Sweet victory for environment as farmers lose St Lucia fight
Judge rules in the landmark case artificially breaching the Mfolozi River is ‘self-serving and a dated perspective’, writes Tony Carnie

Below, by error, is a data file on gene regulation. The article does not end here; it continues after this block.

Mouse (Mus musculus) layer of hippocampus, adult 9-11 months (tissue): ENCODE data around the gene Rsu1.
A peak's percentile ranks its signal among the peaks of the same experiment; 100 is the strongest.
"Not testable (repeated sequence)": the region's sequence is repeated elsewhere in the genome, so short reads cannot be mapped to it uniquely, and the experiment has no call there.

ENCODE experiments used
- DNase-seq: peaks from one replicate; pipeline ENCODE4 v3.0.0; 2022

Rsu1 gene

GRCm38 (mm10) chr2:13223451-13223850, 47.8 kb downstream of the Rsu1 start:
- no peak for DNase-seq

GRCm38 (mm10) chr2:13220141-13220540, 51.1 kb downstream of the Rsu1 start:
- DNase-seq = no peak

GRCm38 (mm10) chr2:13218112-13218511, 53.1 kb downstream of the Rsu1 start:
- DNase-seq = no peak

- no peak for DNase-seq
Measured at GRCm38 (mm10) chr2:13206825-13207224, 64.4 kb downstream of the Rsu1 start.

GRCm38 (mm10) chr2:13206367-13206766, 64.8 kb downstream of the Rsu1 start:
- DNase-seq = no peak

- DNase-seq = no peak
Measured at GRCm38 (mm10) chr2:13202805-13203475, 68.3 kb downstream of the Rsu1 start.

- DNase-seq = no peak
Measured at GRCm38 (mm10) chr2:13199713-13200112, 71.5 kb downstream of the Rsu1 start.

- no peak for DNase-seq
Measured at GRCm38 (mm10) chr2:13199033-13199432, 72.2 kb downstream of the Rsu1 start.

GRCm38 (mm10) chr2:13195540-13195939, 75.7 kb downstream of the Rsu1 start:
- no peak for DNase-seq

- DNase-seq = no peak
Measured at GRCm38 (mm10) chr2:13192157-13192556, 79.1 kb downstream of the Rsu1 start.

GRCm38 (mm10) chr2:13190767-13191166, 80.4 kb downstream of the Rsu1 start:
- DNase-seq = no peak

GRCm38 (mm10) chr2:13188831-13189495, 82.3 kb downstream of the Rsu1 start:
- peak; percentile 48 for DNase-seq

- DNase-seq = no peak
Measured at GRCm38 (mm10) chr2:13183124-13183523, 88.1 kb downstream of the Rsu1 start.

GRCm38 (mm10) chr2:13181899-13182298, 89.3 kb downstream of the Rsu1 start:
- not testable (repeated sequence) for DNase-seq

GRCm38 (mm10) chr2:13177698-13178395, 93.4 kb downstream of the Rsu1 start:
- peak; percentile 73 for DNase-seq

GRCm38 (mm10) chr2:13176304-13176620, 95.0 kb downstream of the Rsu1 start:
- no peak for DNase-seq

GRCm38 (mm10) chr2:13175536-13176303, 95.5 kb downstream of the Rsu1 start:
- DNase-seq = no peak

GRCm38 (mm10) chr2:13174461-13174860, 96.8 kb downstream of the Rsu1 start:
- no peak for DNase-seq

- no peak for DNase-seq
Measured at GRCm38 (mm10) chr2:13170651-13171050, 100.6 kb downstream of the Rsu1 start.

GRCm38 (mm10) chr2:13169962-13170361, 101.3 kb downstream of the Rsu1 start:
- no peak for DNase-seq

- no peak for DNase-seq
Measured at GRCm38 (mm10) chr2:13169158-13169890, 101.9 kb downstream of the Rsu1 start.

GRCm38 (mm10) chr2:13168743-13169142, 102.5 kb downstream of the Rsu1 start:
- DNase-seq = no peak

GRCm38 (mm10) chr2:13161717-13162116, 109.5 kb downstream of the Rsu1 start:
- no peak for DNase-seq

A Durban judge has ruled squarely in defence of nature in a landmark case that pitted the "selfish and outdated" interests of a small group of sugar farmers against the declining ecological health of Lake St Lucia. St Lucia — the country’s largest estuarine lake and first world heritage site — has been starved of water for decades because of a decision taken more than 60 years ago to divert the course of the Mfolozi River into the Indian Ocean. This was done partly to protect farmers who set up sugar-cane farms in the fertile soils of the floodplain, which is vulnerable to regular, natural floods. Before it was diverted in 1952, the river emptied into the mouth of Lake St Lucia, providing up to 60% of the lake’s fresh-water needs. The water crisis has been compounded by the recent drought, which led to nearly 90% of St Lucia’s surface area evaporating in 2016. This left the dry lake floor littered with the bones of thousands of fish and also jeopardised the health of hippos, crocodi...